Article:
When the recruiter sees your enthusiasm, smile, and professionalism, it allows them to imagine you handing a customer, or just being pleasant to work with. Recruiters want to hire someone who will make a good co-worker. Your video pitch allows you to signal that’s you, and there’s strong research backing it up.
The University of Chicago studied how 30 recruiters from Microsoft, Deloitte, and Goldman Sachs responded to applicants who submitted a verbal pitch vs. a cover letter.
Recruiters thought the applicants with the verbal pitch were 54% more intelligent and were 62% more interested in hiring them*. The twist? The wording of the cover letters and verbal pitches was the same, so that the variable was simply the format the recruiters received the pitch in.
A 54% advantage is a big deal. So I have to ask: Why wouldn’t you include a video pitch with your application?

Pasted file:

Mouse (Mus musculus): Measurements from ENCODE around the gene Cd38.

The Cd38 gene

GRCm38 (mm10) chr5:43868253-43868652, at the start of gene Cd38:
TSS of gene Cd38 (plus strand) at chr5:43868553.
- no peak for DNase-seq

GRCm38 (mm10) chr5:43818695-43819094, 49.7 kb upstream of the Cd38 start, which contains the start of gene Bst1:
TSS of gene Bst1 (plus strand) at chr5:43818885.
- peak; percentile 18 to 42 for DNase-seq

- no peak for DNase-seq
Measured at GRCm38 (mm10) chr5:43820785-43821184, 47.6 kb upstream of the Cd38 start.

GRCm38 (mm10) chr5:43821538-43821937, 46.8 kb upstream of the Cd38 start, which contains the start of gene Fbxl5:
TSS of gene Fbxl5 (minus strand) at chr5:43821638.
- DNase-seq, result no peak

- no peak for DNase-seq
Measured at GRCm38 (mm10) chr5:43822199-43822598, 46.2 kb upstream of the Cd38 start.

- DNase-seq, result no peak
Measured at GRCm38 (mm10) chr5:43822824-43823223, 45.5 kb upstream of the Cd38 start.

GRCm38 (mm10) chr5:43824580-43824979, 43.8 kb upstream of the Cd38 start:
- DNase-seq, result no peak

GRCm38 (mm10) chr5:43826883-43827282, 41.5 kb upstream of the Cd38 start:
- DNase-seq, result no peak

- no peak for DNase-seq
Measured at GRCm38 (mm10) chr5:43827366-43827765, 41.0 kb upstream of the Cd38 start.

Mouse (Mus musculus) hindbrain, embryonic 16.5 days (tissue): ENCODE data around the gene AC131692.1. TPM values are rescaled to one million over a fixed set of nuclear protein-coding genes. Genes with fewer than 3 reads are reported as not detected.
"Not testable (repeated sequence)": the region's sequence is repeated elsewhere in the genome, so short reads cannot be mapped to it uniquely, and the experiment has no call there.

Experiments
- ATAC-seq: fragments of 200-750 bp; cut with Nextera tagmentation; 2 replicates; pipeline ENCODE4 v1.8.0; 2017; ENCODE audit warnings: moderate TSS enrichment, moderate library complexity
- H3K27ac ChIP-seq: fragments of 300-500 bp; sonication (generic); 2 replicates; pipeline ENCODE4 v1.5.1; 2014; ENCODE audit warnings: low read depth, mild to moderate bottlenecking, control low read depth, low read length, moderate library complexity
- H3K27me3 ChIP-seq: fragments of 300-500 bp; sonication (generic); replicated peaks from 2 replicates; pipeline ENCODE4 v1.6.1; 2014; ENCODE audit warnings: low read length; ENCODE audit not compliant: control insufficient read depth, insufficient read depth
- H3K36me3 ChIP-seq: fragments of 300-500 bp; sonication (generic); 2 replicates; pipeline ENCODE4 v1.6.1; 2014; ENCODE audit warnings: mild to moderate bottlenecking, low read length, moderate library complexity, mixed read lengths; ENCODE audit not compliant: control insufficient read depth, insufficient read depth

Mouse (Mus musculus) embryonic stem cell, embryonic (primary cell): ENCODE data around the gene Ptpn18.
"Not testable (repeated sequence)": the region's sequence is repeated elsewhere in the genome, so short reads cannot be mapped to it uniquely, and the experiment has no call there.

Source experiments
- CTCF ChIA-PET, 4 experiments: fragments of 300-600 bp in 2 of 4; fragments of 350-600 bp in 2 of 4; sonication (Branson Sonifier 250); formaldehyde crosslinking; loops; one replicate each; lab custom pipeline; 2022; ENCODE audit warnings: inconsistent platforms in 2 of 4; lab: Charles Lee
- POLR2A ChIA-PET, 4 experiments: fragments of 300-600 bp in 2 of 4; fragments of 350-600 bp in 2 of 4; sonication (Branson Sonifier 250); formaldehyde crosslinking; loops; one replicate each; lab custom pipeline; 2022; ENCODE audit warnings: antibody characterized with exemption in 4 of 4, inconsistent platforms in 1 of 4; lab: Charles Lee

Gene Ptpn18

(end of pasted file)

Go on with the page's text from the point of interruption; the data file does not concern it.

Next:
Watch a clip of my interview with Juliana Schroeder, a researcher on the study, below:
Recruiters constantly endure wasted interviews with unenthusiastic candidates. Employers want to feel like they are your dream employer, not 1 of 200 companies you applied at. Your video pitch is your chance to show you’re passionate about their company and won’t take an interview for granted. They won’t have this assurance from competing applicants.
Recruiters are more likely to interview & hire someone they connect with. Unless you went to the same school, you won't connect with them from your resume alone. But when they hear that why their company matters to you, and that you read and fit their job description, it’s easy to picture you as an ideal co-worker.